In conclusion, we have experimentally demonstrated an efficient waveguide circuit for deterministic pulsed resonant excitation of QDs embedded in planar photonic nanostructures. The circuit enables the realization of an efficient “plug-and-play” single-photon source featuring near-unity single-photon coupling, as well as high purity and indistinguishability. The robust excitation process implies that the device could be operated continuously without any realignment, and as a proof-of-concept we operated the source hands-free for over 110 h with <2% fluctuation in the generation rate (Supplementary Note 7). The circuit will also enable improving the collection efficiency for more advanced excitation schemes relying on dichromatic laser pulses36, which are typically limited by low-efficiency spectral filters. Large Purcell enhancement of the radiative decay rate for overcoming residual decoherence and increasing the source repetition rate can also be achieved through a small modification of the circuit37. The modified circuit includes an additional photonic crystal (same parameters as the first one) after the emitter section to form a standing-wave cavity for QD emission in mode C. An obvious next step is to implement direct chip-to-fiber coupling38 thereby circumventing the loss associated with collection, mode shaping and subsequent fiber coupling. Another opportunity is to scale-up the circuit so that one excitation pulse could be pumping multiple QDs in parallel. In order to overcome the spectral inhomogeneity of QDs, such a device will require independent tunability of the different QDs to match the frequency of the excitation pulse39,40. With such an approach with the circuit, the benefits of the scalable planar platform will be fully exploited in the ongoing pursuit of scaling up single-photon technology41.


Experimental setup

In order to perform single-photon generation experiments, the sample is cooled to a temperature of 1.6 K in a closed-cycle cryostat with optical and electrical access. The excitation laser and the QD emission are focused and collected at the respective grating outcouplers (Fig. 1b) using a wide field-of-view microscope objective. A 20:80 (reflection:transmission) beam splitter is used to separate the excitation and collection into separate optical paths, with the high-efficiency path used for collection. The collected single-photon emission is coupled into a single-mode optical fiber and sent through a spectral filter constituting of an etalon (linewidth = 3 GHz; free spectral range = 100 GHz). The spectrally filtered single-photon stream can be directed to either a compact fiber-based unbalanced Mach–Zehnder for measuring two-photon interference or directly to a super-conducting nanowire single-photon detector (SNSPD). The gate voltage across the QD is tuned using a low-noise voltage source with an RMS noise  <50 μV, which corresponds to  <0.1Γ, where Γ is the linewidth of the QD.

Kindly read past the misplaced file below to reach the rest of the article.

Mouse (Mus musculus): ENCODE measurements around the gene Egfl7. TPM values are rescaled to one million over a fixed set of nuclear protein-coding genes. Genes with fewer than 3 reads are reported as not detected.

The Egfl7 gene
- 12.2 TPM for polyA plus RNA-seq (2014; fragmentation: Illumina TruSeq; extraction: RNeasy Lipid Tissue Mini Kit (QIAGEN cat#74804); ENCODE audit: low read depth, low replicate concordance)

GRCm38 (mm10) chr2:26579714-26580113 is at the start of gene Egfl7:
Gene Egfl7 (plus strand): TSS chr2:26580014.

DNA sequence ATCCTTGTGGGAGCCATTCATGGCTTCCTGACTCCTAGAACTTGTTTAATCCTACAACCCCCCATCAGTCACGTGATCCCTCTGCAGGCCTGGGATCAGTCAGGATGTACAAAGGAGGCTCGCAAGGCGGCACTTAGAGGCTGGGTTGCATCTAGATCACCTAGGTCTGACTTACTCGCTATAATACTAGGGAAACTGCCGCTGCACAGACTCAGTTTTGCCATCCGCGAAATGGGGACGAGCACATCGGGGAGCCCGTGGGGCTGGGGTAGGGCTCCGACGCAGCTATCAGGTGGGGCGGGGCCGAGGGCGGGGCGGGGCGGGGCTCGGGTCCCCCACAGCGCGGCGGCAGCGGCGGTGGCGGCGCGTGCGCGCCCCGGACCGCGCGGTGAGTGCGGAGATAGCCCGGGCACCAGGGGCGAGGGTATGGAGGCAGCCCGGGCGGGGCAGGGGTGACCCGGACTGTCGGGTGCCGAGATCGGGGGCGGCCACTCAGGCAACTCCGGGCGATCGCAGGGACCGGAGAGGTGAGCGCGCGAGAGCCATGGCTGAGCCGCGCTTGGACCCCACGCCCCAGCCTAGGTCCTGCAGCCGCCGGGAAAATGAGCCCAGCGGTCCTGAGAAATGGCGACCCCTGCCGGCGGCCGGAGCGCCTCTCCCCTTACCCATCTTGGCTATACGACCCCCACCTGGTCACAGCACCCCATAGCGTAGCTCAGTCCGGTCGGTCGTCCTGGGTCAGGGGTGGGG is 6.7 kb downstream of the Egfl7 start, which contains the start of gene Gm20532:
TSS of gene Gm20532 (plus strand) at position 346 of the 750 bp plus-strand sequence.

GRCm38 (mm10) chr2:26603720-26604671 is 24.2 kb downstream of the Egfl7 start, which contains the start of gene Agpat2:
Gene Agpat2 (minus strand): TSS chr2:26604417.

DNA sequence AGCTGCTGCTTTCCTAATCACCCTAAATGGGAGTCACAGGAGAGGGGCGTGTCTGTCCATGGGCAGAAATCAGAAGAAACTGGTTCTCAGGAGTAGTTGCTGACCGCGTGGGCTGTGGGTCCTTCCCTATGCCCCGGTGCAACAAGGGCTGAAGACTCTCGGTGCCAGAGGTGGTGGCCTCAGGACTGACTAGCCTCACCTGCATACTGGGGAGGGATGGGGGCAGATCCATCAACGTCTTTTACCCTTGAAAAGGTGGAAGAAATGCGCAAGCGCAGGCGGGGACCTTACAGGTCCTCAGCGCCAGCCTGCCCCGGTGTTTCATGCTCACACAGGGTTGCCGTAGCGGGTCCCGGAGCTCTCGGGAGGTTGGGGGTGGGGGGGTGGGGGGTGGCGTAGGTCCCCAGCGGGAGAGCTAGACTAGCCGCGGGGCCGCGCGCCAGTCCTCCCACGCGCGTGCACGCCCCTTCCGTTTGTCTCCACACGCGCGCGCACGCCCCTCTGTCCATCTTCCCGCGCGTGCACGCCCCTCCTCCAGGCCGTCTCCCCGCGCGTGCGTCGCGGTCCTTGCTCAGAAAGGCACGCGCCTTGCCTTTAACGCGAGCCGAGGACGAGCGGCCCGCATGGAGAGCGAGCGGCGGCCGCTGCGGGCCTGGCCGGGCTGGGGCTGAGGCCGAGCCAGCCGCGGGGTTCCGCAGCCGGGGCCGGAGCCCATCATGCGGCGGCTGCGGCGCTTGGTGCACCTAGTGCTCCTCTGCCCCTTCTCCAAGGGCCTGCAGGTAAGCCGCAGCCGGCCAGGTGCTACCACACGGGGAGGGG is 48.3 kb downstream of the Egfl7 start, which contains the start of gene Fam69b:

A scanning electron microscope image of the nanofabricated device with a footprint of 50 × 45 μm2 is shown in Fig. 1b. The photonic-crystal section is a one-dimensional lattice of 40 air holes with radius of 70 nm and lattice spacing of 210 nm. The emitter section (450-nm-wide and 170-nm-thin suspended GaAs nanobeam waveguide) supports the two propagating modes E and C. Self-assembled indium arsenide (InAs) QDs, embedded in a p-i-n diode (see Supplementary Fig. 1 for details), are randomly located across the waveguide with an average density of 10/μm2. This density is high enough to comfortably find several QDs within the best laser suppression windows in all 20 fabricated devices. The suspended waveguide is electrically contacted (contacts not shown in the figure) to tune the QDs and to suppress noise leading to spectral drift. The pump laser filter is a 5-μm-long linear taper, which gradually reduces the waveguide width from 450 to 200 nm. Two consecutive 90° waveguide bends are introduced to further extinguish the weakly-guided E mode. Three shallow-etched grating couplers are fabricated for in- and out-coupling of light from free-space to the waveguides. These gratings enable  >65% collection efficiency of light in the C mode from the waveguide into a single-mode optical fiber27.